Article by Kenneth Jesson
History – December 2001 – Colorado Central Magazine
FOR MANY YEARS, San Luis has been heralded as Colorado’s oldest town, but there were towns in what would one day become Colorado 700 years before San Luis was founded in 1851. Located in Montezuma County, just north of the New Mexico border, there are a large number of abandoned settlements that could be regarded as Colorado’s oldest towns. The most spectacular of them are located in Mesa Verde National Park.
The Ancestral Pueblo Indians (also known as the Anasazi) started building cliff dwellings in the four corners region by 1150 AD. The largest cliff dwelling that’s still standing, Cliff Palace, had 217 rooms and it probably housed about 250 people. The next largest, Spruce House had 114 rooms and was presumably home to about 150 people. The Ancestral Pueblo built many, many settlements, but they left their impressive homes in stages around 1300 AD.
After their departure, the region was left to nomadic peoples who established numerous trails and occasionally built a stone enclosure, but who weren’t inclined to settle down. Thus, it would be half of a millennium later before more towns were built.
The next town builders were Europeans. William Bent was most likely responsible for one of the first settlements of non-Native Americans. Built in 1826, his settlement took the form of a simple picket trading post. Its exact location has been debated, but one likely site is on the north bank of the Arkansas River near the mouth of Hardscrabble Creek. Not only was Bent’s Picket Post an early settlement, but Bent is also credited with operating the first commercial business in the future state of Colorado.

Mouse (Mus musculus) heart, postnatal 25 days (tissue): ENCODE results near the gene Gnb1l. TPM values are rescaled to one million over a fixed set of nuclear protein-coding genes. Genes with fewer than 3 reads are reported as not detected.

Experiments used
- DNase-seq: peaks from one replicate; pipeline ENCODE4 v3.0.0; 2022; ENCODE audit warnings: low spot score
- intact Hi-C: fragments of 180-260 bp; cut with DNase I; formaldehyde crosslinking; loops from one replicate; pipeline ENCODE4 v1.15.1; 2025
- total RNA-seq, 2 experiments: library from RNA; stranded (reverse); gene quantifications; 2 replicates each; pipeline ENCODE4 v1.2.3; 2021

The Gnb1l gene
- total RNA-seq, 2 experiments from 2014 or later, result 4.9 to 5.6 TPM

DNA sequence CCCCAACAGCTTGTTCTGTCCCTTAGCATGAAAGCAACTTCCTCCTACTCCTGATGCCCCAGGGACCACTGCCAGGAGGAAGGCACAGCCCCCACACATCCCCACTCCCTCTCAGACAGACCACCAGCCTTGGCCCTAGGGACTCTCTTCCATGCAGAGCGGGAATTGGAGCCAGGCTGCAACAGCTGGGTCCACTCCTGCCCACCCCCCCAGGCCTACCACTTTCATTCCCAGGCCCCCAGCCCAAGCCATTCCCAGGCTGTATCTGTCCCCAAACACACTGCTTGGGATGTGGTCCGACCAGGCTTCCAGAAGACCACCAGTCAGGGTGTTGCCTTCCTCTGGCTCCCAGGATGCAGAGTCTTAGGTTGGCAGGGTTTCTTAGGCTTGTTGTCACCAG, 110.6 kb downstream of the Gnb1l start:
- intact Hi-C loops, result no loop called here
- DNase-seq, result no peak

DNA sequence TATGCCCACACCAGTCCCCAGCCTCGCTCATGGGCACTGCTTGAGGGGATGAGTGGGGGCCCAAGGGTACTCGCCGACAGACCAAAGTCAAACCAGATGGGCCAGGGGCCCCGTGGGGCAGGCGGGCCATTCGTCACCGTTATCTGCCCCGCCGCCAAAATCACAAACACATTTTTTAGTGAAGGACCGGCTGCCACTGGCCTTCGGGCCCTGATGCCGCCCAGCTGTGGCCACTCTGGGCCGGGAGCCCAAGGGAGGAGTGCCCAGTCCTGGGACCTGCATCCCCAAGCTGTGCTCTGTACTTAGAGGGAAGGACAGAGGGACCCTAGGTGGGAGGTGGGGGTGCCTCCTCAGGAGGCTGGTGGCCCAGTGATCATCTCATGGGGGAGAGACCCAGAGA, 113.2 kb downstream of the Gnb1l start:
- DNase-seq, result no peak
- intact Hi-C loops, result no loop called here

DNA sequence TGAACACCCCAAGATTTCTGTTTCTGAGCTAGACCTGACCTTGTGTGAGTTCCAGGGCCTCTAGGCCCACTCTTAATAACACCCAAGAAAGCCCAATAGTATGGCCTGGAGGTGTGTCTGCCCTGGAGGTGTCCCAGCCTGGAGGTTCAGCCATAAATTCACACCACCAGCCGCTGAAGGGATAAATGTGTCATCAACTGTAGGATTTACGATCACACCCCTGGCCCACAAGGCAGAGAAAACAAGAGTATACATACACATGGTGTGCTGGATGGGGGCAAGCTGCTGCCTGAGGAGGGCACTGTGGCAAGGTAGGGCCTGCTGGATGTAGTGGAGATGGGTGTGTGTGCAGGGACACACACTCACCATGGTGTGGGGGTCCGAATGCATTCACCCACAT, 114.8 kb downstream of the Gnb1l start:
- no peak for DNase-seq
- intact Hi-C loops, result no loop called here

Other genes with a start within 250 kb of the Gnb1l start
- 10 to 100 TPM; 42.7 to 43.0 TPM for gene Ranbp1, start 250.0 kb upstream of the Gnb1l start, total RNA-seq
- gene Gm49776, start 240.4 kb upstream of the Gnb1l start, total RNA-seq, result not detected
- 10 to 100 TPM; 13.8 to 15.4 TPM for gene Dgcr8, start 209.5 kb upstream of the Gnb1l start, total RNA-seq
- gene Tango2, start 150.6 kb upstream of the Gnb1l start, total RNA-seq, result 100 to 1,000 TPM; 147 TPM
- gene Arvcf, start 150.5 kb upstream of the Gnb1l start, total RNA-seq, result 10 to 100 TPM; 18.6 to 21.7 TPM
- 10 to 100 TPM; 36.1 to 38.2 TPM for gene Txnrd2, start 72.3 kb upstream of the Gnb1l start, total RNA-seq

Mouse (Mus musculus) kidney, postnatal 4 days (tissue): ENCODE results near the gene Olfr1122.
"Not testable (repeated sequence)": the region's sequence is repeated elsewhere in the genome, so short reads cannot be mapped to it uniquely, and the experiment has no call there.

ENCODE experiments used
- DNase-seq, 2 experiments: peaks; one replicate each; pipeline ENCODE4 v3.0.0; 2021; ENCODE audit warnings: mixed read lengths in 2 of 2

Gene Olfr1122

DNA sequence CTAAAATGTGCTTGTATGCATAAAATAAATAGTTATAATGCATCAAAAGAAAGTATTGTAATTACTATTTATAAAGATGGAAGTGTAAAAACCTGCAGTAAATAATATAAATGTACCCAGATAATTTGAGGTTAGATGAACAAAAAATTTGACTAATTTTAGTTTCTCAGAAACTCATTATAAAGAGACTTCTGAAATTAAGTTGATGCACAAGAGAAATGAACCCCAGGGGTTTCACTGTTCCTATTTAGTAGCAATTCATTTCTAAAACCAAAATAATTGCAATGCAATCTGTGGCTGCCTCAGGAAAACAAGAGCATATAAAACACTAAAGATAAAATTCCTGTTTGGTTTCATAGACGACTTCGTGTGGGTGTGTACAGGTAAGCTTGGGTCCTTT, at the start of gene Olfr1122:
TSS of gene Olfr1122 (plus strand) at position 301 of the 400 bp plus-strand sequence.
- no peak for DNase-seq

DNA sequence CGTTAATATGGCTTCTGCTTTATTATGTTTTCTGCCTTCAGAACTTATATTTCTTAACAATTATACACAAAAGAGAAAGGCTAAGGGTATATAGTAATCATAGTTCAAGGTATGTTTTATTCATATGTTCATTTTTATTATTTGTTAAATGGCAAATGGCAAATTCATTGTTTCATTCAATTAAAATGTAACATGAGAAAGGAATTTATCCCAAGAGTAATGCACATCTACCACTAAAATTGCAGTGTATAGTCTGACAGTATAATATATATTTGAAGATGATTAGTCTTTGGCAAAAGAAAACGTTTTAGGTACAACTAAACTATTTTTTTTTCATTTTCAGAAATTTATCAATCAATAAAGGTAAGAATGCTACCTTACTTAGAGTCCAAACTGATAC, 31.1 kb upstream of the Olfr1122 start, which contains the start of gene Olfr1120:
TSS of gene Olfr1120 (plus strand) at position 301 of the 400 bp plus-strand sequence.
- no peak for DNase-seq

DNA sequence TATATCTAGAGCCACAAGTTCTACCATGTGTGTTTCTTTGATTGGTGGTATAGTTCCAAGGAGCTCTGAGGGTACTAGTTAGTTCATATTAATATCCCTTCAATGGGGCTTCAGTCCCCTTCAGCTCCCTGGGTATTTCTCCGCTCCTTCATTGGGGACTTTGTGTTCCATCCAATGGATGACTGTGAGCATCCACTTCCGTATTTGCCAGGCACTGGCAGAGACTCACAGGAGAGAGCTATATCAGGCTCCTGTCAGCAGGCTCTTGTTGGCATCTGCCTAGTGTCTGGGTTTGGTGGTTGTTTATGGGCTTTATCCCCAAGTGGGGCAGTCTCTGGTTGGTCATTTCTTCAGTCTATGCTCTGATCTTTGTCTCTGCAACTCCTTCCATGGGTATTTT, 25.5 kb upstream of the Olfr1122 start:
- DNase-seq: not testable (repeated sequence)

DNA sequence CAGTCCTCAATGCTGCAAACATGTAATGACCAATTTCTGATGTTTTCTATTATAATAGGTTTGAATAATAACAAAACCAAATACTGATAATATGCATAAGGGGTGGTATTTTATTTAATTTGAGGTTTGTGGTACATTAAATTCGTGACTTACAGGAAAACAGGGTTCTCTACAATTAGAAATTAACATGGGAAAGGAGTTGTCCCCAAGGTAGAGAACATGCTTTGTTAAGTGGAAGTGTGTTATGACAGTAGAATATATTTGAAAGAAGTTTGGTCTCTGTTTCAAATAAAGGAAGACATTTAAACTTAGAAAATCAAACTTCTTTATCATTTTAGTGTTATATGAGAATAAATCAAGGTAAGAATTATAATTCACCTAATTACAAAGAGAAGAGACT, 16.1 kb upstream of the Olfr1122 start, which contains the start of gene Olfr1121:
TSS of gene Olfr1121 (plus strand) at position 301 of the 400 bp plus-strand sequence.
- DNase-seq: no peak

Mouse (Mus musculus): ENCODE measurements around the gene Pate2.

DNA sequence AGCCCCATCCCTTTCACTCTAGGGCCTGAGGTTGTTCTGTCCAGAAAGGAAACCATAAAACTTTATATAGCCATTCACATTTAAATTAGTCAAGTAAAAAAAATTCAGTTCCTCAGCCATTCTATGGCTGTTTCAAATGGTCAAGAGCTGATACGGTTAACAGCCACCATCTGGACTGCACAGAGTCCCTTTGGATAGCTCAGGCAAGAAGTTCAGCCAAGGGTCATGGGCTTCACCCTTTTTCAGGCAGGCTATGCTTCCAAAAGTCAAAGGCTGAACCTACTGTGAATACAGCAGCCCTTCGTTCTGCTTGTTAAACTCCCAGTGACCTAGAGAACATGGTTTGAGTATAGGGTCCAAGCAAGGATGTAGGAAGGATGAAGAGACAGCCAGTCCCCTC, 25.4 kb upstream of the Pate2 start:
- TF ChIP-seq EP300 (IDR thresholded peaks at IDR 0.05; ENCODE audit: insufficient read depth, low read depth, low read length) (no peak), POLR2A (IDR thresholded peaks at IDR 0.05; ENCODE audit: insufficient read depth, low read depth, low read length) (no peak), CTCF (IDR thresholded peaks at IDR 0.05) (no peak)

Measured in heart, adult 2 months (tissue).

IN 1830, French trappers from Taos, New Mexico, established another trading post on a bluff near the confluence of Mineral and Adobe creeks. The idea was to trade with the Ute Indians as they passed along their trail from the plains into the Wet Mountains. Since crows had been spotted flying overhead, the new settlement was named El Cuervo, which is Spanish for raven or crow. Americans knew the place as the Crow’s Nest.
But El Cuervo was more of a place of business than it was a town. Maurice LeDuc (also spelled LeDoux) settled across one of the creeks from El Cuervo where he cultivated the land and trapped. He also built a cabin with a jacal of vertical logs set into the ground in a circular pattern to act as a crude fortress.
In her book, From Trappers to Tourists, author Rosemae Wells Campbell speculates that El Cuervo could have supported a distillery operated by Matt Kincade. A large cistern discovered many years after El Cuervo was abandoned, led to this conclusion. For a time, the United States placed a ban on transporting whiskey into the area, and that policy produced a ready market for locally made distillates.
Near the confluence of Adobe and Newlin creeks, San Buenaventura was established in 1843 by Charles Beaubien, a naturalized Mexican citizen.